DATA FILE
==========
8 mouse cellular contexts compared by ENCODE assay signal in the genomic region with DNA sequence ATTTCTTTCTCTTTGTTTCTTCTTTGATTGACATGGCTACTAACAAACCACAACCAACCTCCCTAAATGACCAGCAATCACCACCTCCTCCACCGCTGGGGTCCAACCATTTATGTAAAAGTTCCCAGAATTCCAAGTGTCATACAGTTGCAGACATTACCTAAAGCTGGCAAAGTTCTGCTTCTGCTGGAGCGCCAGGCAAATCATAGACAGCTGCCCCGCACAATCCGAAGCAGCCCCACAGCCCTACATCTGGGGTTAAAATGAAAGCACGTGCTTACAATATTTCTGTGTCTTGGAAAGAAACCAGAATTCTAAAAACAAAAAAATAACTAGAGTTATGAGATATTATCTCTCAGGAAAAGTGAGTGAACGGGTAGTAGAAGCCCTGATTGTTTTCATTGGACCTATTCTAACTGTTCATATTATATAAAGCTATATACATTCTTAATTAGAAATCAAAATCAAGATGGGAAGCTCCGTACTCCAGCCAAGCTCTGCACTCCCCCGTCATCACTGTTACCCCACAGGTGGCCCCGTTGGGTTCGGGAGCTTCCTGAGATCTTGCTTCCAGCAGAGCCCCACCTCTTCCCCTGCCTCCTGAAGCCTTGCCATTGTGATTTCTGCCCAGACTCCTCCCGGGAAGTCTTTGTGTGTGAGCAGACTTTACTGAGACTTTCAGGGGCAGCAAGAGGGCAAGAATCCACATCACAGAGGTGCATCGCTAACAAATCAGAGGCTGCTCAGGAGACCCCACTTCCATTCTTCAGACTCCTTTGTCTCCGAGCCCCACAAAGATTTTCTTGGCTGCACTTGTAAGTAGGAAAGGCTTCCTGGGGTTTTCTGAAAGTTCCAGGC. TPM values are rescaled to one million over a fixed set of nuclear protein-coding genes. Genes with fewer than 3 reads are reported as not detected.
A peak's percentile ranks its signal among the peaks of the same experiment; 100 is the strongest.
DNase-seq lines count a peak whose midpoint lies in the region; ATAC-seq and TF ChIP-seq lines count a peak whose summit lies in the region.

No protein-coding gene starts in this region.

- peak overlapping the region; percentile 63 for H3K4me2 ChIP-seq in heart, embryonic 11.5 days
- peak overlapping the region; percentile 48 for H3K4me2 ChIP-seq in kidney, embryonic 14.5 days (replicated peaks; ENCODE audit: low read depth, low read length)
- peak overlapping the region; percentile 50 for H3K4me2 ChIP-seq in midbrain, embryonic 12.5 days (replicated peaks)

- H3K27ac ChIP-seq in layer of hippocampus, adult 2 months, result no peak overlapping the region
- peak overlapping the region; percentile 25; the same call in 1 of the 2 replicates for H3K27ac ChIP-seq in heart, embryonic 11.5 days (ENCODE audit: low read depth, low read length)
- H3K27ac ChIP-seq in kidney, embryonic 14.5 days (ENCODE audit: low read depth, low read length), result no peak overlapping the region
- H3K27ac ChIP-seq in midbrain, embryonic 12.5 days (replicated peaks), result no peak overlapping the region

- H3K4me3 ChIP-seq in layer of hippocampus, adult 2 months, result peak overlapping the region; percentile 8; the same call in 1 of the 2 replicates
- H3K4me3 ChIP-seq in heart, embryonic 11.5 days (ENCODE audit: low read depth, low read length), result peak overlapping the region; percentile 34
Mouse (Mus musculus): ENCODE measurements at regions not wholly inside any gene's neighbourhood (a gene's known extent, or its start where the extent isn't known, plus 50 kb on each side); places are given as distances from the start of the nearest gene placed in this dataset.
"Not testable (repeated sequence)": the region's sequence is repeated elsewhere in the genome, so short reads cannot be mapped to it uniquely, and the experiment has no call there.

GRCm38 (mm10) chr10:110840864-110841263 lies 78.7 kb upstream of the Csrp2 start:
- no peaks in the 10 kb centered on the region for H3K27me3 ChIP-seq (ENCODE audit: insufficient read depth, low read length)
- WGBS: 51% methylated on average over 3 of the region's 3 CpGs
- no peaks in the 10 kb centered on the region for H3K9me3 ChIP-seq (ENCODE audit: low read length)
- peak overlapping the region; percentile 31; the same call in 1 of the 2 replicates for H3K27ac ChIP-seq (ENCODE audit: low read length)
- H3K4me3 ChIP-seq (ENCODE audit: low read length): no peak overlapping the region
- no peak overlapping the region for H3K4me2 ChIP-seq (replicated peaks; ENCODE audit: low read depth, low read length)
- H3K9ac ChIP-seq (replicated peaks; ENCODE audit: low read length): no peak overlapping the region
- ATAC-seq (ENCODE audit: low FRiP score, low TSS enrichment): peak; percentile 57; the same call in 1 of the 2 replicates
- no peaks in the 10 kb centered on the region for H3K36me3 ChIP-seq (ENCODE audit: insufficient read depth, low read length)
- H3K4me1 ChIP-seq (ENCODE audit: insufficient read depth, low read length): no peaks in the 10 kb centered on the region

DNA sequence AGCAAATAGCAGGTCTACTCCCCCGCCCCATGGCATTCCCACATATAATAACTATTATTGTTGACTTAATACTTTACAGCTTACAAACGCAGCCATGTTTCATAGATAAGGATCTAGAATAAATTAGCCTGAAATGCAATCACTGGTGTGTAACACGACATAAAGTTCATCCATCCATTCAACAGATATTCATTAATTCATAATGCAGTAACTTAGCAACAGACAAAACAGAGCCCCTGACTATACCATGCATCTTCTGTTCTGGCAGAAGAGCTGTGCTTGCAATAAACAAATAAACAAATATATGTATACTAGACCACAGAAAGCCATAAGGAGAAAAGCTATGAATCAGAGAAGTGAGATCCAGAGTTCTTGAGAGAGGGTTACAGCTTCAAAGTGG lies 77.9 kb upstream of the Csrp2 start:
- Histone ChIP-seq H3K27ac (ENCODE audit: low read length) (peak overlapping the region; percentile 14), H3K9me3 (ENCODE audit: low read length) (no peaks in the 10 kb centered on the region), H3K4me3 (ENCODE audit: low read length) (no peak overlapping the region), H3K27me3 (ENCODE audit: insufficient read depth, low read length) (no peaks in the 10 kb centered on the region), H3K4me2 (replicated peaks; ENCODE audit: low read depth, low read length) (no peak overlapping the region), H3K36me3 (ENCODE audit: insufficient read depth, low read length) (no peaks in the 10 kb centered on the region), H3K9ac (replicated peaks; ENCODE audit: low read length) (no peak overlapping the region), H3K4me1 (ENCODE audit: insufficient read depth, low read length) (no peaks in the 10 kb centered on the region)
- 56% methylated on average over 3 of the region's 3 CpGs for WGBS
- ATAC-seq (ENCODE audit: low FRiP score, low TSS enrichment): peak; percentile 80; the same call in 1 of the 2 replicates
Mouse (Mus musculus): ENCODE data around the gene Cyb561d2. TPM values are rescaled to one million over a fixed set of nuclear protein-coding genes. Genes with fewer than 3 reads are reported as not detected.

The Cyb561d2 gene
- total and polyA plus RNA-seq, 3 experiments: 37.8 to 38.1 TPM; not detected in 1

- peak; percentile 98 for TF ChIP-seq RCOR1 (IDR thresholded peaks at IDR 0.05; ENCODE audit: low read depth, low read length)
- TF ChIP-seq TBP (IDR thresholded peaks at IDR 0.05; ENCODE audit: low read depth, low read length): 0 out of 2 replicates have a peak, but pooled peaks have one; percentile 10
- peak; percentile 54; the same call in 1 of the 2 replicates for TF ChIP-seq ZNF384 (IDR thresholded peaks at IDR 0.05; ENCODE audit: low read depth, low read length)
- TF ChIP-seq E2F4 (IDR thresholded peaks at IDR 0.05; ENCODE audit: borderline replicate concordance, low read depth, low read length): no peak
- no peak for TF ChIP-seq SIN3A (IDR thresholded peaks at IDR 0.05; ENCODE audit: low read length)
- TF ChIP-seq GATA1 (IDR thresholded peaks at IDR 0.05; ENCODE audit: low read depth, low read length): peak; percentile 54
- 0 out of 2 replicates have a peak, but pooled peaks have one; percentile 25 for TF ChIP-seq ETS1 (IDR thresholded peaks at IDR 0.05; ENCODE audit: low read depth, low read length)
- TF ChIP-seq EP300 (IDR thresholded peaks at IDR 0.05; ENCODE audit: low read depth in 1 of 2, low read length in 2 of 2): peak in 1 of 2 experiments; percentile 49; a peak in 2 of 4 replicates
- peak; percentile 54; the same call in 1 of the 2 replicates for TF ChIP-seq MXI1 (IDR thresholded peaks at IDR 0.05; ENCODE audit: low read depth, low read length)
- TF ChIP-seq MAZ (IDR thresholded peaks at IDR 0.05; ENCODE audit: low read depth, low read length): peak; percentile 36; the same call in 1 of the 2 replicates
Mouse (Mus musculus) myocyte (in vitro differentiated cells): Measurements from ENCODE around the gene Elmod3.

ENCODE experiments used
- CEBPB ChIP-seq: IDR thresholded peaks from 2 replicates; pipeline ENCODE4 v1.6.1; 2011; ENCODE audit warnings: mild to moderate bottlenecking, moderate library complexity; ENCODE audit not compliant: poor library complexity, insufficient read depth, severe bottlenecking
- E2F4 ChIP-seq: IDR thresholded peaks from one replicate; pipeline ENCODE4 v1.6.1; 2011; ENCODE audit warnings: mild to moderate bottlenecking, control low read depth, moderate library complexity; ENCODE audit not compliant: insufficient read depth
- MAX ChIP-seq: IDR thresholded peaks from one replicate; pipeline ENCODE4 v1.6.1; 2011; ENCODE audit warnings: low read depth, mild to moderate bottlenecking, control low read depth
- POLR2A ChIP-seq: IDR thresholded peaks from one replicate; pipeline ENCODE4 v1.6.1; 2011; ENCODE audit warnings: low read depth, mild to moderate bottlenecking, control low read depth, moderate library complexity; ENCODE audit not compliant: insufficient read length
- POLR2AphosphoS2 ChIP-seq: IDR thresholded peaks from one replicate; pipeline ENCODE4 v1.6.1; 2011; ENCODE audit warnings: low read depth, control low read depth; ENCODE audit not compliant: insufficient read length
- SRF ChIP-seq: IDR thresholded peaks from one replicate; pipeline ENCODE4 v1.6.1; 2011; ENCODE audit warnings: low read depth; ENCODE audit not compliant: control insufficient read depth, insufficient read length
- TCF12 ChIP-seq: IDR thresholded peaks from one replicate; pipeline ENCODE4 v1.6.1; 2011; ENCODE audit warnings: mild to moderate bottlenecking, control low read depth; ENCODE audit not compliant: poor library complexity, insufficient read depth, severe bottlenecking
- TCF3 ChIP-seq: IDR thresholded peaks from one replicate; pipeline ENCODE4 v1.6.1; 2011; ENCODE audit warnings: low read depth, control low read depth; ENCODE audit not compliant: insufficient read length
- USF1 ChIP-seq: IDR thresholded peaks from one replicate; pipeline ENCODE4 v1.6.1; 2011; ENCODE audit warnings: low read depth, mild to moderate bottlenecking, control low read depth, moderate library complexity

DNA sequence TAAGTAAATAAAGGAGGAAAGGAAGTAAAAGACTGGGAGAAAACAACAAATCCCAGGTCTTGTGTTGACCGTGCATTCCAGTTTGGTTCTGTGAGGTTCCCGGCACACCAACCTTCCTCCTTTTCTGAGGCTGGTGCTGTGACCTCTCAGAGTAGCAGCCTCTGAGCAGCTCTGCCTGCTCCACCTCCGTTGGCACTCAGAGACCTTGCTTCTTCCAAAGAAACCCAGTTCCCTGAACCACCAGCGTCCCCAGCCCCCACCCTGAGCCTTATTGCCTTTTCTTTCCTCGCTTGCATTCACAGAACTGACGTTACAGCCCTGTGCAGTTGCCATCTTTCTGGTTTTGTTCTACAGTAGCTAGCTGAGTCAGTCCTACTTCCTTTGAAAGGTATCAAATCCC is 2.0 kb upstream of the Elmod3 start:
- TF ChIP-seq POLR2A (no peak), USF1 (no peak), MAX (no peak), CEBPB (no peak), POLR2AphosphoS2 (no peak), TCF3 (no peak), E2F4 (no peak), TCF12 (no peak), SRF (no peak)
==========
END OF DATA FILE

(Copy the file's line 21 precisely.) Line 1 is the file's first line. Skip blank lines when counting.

- H3K4me3 ChIP-seq (ENCODE audit: low read length): no peak overlapping the region